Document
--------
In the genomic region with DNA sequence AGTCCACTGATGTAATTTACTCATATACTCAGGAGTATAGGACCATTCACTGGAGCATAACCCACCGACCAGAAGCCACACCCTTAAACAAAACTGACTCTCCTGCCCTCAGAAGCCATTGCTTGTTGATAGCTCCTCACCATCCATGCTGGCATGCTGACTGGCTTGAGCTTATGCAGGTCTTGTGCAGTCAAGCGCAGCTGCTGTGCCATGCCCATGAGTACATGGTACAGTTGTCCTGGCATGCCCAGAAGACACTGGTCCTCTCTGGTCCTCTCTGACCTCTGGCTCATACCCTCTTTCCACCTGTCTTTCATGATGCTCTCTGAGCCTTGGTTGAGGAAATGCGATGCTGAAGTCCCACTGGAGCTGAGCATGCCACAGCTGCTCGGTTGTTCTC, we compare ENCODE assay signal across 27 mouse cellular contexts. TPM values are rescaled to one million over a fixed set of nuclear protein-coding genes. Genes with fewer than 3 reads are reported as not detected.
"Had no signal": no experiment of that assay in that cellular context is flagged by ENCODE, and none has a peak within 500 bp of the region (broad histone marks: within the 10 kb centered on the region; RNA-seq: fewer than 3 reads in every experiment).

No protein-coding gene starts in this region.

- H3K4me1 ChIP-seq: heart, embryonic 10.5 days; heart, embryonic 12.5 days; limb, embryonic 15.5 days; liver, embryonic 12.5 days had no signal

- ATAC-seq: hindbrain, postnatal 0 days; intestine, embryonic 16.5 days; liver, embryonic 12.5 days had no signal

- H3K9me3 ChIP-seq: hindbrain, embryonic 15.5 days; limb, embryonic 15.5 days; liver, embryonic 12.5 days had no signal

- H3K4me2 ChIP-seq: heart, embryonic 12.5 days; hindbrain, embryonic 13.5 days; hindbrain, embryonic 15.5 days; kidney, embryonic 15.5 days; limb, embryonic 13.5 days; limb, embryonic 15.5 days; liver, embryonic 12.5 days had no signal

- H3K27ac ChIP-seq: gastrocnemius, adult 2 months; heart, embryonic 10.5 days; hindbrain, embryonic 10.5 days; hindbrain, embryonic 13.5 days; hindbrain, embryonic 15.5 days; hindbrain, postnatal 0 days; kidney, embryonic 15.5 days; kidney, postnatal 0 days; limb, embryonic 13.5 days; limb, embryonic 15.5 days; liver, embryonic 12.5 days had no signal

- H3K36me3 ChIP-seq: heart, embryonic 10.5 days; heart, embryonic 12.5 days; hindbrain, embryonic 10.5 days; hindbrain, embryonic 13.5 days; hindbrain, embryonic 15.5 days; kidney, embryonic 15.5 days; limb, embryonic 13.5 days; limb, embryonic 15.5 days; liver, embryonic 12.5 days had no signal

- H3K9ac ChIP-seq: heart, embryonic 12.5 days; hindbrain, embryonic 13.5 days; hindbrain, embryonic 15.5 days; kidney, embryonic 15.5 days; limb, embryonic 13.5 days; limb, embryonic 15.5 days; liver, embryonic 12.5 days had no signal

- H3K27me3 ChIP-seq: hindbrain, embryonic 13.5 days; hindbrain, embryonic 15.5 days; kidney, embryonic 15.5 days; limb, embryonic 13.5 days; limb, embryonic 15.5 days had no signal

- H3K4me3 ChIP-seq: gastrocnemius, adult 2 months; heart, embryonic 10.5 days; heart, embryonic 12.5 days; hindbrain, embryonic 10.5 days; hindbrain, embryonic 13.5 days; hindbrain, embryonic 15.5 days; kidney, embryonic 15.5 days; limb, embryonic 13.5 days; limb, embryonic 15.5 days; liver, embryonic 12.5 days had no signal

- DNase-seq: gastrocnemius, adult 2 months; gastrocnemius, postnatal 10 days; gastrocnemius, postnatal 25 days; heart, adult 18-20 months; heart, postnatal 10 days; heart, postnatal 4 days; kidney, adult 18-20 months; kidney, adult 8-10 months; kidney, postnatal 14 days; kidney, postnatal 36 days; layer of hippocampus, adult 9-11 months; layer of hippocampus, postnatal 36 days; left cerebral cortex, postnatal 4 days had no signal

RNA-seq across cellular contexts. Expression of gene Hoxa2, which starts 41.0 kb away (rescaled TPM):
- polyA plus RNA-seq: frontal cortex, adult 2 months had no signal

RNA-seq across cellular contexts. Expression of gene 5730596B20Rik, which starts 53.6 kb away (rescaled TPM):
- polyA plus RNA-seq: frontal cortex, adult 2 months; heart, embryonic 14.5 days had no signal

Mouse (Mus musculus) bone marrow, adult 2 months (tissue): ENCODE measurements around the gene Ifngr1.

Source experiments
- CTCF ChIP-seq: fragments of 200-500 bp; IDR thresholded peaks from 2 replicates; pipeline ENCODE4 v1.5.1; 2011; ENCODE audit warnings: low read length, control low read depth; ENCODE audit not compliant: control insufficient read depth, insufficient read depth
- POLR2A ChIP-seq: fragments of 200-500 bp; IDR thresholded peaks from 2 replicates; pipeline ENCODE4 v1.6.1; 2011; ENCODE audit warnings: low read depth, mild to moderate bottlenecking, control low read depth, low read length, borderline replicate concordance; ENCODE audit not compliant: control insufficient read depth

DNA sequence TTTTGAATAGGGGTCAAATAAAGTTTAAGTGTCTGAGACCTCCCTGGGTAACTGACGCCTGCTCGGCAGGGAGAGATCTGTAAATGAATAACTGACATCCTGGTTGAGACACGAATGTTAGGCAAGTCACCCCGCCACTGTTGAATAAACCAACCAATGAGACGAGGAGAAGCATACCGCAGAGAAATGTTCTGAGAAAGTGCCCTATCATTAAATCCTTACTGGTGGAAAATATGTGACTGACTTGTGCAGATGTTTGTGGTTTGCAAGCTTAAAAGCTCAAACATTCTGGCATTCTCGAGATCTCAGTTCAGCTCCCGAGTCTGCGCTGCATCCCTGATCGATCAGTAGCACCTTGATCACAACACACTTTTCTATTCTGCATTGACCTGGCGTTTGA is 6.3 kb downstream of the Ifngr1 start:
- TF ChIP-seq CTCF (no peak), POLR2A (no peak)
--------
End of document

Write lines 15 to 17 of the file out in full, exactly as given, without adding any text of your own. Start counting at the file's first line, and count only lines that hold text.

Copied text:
- polyA plus RNA-seq: frontal cortex, adult 2 months had no signal

RNA-seq across cellular contexts. Expression of gene 5730596B20Rik, which starts 53.6 kb away (rescaled TPM):
- polyA plus RNA-seq: frontal cortex, adult 2 months; heart, embryonic 14.5 days had no signal